I firmly believe the United States is the greatest country in the world, but this does not mean it is above criticism. Part of the reason America excels is because citizens are able to critique the country and its representations. The president, Congress, the flag, and yes, the national anthem, are all fair game when it comes to protest.
The president, and many of his supporters, seem to believe that kneeling during the national anthem is unpatriotic–as if exercising our constitutional rights is somehow anti-American. I could not disagree more. Unflinching reverence has never been a pillar of American society. We do not keep quiet out of idolatry or nationalism; in fact, we have fought many wars against governments that tried to impose this very kind of fear.
American ideals and symbols should never be used to stifle freedom of speech and protest, or else it is a complete misunderstanding of their very existence. The American flag is the embodiment of American society, including all its faults and problems. In kneeling during the anthem, or removing themselves from the field altogether like the Steelers and Seahawks, NFL players are simply trying to draw attention to some of these problems. This does not mean they are anti-military, or that they hate America. It means they recognize the deficits in our society, especially racial injustices, and are utilizing their influence and societal platforms to shed light on these issues.
Instead of accepting that racism and other related problems continue to exist in our country, many are more invested in ignoring these problems and labeling protestors unpatriotic. Most commonly, opponents of this style of activism like to claim that it disrespects the military and people who have died for our country. Donald Trump himself has taken part in this, tweeting that “Courageous Patriots have fought and died for our great American Flag—we MUST honor and respect it! MAKE AMERICA GREAT AGAIN!” The glaring problem with statements like these is that the flag is not a military symbol. The military uses the flag to the same extent as every government agency, but people tend to disproportionally attribute it to the armed services. That way, it is easier to shame NFL players and other protestors by incorrectly asserting that they hate the troops.
Donald Trump’s tweet raises another problem within this movement. Trump’s ego has pushed him to hijack the issue and make it about himself, a habitual pattern throughout his presidency. Now, people are attributing the national anthem protest to anti-Trump sentiments, clouding the issue altogether. Colin Kaepernick started kneeling last season, before Trump's presidency even started, in order to protest and draw attention to racial issues and police brutality. Regardless of one’s stance on police and race relations, it is undoubtedly a more substantial topic of discussion than Donald Trump’s twitter account, and yet that seems to be the current focus.
Even more disconcerting than Trump's insatiable ego is how disproportionate his response has been to the NFL players compared to his remarks on white supremacists in Charlottesville. As hordes of fascists and white supremacists spread hate and violence throughout a city, Donald Trump was still able to claim that there were “some very fine people on both sides.” Yet when celebrities try to draw attention to racial inequality, he takes time to spit insults on his personal Twitter account, all while in the midst of terrible natural disasters throughout the country. The disrespect and immaturity of these responses are unbecoming of any state's official, let alone our nation's commander-in-chief.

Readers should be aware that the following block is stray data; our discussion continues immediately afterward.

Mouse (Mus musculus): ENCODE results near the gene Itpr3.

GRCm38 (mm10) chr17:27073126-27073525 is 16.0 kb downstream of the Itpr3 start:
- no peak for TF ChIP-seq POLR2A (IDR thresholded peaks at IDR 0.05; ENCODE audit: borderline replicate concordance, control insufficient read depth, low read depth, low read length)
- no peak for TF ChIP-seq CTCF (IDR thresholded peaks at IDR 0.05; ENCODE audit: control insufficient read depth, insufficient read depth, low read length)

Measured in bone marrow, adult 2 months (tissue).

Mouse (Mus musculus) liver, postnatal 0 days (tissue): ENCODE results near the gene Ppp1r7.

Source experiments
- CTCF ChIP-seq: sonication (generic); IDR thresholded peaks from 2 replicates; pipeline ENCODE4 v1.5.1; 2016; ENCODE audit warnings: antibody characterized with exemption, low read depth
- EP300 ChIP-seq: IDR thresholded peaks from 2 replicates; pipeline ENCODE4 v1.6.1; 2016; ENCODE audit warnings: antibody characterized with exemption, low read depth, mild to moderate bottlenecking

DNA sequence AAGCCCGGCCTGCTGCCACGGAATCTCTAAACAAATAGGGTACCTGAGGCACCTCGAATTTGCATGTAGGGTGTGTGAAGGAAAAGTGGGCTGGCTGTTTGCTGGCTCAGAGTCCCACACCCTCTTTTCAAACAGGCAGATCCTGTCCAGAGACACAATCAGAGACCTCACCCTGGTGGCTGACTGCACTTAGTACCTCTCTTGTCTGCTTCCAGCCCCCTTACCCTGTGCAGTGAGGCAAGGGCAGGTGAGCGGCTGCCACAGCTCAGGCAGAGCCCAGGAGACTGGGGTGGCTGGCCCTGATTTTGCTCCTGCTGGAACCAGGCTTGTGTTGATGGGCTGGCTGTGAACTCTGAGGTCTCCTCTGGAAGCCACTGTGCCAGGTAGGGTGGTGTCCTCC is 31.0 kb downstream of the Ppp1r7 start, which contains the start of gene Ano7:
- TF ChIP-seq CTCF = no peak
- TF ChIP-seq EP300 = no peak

Despite the deplorable actions of the president, the part of this debate that still bothers me most is that whenever a racial issue arises, there never seems to be a “right” way to protest. When people kneel during the anthem, they are deemed unpatriotic. When new organizations like Black Lives Matter are created, the members are called terrorists and black supremacists. Even when legislators try to remove symbols of hate in public places, they are accused of destroying history and tradition. People like to support freedom of speech in the abstract, but there always seems to be a reason why certain modes of activism are wrong and offensive. Apparently, people cannot organize, protest peacefully, or go through the correct legal processes. How then, should people go about confronting the racial injustices in the U.S.?
Of course, I understand why this specific type of protest rubs many people the wrong way. There are so many things that are great in America, and we have people who risk their lives every day to protect it. It may seem that we should just turn a blind eye, out of fear of being ungrateful for what we have. Yet, if we turn our backs on the problems of the country, we are doing ourselves and our nation a disservice. In this sense, we are actually violating what our military men and women have fought to protect. America is not a country that backs down from controversy or prioritizes national pride over progress and freedom of speech. Sometimes it is okay to admit that America is not perfect and to take a knee. America is unwell, and if it takes a little controversy to draw attention to it, I fully support the actions of these patriotic players.